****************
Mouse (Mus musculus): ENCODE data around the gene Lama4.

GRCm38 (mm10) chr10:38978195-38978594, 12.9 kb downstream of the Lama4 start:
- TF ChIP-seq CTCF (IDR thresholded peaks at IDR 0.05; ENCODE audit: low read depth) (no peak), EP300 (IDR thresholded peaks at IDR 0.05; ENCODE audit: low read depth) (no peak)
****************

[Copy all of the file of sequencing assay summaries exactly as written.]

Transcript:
Mouse (Mus musculus): ENCODE data around the gene Lama4.

GRCm38 (mm10) chr10:38978195-38978594, 12.9 kb downstream of the Lama4 start:
- TF ChIP-seq CTCF (IDR thresholded peaks at IDR 0.05; ENCODE audit: low read depth) (no peak), EP300 (IDR thresholded peaks at IDR 0.05; ENCODE audit: low read depth) (no peak)